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Its a very nice watch, with a mineral crystal (it can be ordered with Sapphire), and sits very well on my somewhat small wrists. The lugs have a interesting shape as they stick straight out from the case, rather than curving down. The Lume on the watch is okay, but not fantastic.

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There you can see the air-cooled perforated strap, but it is only perforated on the back and sides. It remains solid on the top, which is a nice feature. It makes the watch very comfortable to wear, and even comes with the same strap in black in case you want to swap.

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And finally, a wrist shot. More and more I am finding I like the 42mm size, and though I do enjoy the 47mm pilot, I find the 42mm more suitable for me, and really in the end looks better, regardless of wrist presence.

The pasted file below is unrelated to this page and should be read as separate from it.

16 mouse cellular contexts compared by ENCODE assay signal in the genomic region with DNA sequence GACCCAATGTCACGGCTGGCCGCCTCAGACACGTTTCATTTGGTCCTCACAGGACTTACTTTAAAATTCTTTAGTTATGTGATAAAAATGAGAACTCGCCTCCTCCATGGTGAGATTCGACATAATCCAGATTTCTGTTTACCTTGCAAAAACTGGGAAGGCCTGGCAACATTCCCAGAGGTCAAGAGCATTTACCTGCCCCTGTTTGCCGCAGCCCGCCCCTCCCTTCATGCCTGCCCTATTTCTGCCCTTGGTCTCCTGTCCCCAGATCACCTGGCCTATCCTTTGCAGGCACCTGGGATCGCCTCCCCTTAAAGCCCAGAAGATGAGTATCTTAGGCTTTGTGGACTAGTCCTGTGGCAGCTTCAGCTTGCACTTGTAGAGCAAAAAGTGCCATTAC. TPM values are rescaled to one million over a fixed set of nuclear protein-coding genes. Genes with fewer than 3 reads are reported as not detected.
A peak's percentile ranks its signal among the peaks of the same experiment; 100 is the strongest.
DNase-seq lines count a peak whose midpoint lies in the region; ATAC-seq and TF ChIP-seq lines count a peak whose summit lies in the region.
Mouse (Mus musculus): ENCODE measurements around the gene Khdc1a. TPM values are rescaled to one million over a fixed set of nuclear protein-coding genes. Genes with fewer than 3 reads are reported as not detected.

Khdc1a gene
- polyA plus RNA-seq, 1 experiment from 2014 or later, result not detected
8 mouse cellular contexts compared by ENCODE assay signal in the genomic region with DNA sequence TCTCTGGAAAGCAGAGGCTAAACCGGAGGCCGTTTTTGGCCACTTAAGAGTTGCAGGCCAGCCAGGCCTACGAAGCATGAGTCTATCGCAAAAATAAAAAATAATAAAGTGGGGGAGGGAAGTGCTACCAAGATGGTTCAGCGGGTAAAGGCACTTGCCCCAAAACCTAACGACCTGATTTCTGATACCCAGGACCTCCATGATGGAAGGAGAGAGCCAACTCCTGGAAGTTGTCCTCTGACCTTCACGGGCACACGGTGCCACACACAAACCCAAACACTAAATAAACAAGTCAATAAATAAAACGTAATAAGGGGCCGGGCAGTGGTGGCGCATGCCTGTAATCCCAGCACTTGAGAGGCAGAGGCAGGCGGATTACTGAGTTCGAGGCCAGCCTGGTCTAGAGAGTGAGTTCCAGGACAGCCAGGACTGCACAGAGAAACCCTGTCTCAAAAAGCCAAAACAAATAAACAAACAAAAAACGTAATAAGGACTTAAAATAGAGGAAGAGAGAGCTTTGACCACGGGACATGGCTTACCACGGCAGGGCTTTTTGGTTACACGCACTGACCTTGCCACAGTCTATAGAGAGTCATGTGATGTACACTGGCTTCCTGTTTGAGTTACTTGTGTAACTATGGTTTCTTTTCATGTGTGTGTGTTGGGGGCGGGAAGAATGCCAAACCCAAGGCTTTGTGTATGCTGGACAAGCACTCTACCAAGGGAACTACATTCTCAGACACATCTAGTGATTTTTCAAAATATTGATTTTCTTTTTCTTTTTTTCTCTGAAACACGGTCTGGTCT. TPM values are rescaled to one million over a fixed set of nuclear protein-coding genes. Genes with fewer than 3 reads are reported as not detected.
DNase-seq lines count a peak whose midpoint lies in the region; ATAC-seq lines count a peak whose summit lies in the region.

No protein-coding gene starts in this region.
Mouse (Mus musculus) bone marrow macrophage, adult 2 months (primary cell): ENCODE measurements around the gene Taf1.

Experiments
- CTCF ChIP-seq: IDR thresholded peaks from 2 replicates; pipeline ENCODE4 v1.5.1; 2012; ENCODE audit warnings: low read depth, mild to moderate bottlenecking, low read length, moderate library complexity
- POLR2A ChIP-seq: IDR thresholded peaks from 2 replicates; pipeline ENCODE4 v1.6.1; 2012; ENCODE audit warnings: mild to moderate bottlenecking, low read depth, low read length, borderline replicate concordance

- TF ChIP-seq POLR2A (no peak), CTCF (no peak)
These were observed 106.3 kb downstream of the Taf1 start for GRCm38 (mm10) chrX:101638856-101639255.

If you like the Pilot watches, do yourself a favor and check out Laco. They are one of the original suppliers for WWII pilot watches, and they continue to make a great product for a great price today. This 42mm Pilot sells for about $450 new.

In my conitnuing search for good Budget watches, I got my first Glycine watch and it’s a very cool watch. I had seen a friends Glycine Airman D24, with the three separate hour hands and decided it was time for me to get a Glycine and see what the fuss is all about. While the Airman is not quite as fancy nor as desirable as the D24, it does have a similar feel with its large flat face and easily readable dial.